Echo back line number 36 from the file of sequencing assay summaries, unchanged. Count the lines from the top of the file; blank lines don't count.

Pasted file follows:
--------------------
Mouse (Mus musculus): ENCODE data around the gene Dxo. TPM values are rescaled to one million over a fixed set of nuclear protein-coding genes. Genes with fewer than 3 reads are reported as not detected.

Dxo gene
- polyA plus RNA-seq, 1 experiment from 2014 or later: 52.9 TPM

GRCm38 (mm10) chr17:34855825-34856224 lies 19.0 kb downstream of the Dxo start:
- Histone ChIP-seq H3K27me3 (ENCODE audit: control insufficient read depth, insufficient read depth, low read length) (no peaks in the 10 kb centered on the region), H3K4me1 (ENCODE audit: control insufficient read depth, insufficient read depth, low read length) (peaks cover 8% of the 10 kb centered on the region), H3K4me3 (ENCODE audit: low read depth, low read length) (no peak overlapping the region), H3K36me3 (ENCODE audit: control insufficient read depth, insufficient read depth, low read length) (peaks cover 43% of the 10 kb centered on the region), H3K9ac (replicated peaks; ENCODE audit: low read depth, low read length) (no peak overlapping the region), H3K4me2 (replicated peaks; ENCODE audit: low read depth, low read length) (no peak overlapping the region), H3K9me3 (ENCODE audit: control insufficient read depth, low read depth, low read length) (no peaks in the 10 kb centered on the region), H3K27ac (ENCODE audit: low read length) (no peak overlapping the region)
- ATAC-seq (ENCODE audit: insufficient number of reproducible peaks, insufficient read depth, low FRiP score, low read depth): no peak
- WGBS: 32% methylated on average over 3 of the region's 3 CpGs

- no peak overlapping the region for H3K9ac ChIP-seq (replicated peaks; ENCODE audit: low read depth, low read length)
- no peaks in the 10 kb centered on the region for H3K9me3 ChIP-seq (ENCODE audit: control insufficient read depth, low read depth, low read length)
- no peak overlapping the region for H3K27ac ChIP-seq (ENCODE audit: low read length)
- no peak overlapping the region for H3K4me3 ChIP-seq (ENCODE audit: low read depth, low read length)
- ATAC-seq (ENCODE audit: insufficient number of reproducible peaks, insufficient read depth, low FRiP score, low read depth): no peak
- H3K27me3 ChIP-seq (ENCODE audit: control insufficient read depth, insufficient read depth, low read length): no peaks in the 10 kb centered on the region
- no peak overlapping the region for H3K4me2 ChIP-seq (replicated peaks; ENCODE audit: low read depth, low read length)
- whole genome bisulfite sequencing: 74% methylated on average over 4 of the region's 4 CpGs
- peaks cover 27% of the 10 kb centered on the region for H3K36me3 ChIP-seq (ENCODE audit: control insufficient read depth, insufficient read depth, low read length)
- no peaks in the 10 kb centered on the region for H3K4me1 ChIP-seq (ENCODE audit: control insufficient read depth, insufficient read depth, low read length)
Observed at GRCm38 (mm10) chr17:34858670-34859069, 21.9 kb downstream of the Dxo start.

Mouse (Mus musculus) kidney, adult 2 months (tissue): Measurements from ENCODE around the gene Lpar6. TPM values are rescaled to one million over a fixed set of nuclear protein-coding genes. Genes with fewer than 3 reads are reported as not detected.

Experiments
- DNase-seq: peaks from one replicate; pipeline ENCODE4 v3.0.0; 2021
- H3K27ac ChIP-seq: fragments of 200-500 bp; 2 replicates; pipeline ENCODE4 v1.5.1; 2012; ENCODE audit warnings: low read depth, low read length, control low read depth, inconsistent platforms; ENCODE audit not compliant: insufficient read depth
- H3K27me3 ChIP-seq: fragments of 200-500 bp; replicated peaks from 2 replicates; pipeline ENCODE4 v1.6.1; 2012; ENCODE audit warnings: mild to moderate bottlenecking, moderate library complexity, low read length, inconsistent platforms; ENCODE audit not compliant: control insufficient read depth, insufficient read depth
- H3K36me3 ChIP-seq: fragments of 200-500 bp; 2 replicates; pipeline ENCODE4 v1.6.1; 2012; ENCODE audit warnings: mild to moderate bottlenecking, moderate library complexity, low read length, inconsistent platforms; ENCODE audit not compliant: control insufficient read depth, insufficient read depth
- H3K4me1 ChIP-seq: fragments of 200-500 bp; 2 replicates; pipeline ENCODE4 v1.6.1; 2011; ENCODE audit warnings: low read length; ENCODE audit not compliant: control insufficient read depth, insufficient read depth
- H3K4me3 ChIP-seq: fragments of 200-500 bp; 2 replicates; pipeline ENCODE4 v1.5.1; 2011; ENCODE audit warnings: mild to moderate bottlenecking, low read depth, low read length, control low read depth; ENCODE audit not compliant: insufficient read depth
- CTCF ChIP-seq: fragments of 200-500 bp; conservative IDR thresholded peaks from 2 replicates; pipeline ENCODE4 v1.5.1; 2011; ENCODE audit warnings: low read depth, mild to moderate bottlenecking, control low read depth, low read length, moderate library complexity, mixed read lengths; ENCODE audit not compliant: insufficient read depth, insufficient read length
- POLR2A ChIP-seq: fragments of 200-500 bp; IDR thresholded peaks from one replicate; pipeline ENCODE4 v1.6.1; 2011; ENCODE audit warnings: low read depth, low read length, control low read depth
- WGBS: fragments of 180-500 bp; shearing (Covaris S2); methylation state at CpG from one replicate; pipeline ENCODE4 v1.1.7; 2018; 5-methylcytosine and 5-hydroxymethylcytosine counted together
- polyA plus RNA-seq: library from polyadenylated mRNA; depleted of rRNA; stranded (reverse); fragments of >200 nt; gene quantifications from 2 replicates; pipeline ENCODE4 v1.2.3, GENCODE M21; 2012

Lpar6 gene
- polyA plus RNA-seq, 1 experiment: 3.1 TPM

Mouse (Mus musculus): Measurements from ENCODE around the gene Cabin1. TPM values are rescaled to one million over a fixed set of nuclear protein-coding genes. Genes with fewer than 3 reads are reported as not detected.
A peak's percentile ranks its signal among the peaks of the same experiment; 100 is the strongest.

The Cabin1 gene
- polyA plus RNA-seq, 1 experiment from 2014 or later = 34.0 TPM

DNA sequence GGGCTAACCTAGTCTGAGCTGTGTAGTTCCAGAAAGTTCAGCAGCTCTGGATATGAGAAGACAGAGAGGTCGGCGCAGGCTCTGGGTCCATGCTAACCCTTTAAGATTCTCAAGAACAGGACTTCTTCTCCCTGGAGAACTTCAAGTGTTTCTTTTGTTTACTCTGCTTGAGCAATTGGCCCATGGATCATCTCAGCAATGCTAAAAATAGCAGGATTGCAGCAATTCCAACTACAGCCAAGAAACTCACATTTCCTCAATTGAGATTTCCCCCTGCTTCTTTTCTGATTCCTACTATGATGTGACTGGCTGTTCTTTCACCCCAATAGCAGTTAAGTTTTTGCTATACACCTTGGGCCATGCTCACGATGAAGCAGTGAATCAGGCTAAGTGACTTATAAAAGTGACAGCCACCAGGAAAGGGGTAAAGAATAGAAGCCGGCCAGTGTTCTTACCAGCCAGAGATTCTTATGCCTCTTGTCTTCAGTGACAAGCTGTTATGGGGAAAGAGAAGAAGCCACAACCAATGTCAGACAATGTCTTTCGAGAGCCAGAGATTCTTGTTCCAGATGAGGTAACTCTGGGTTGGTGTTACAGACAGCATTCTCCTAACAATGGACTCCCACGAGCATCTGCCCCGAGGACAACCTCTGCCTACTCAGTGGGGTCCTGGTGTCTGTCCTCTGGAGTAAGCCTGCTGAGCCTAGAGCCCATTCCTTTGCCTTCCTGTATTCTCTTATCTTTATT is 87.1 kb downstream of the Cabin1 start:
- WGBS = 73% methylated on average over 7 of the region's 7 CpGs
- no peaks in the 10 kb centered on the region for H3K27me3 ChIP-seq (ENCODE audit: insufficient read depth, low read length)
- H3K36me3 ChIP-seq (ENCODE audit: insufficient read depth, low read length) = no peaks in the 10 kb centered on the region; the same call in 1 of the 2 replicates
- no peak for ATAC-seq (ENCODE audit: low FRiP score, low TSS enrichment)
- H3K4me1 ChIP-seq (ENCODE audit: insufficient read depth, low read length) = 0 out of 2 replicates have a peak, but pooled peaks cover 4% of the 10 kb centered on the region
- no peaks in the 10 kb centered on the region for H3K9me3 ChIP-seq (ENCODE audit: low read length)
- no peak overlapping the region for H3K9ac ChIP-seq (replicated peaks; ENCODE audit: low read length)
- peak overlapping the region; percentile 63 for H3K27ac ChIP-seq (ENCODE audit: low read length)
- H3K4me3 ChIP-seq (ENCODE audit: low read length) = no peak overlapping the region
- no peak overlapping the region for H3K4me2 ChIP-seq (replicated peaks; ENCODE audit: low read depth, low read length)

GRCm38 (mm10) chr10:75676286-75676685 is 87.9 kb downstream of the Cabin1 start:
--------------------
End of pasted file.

- polyA plus RNA-seq, 1 experiment from 2014 or later = 34.0 TPM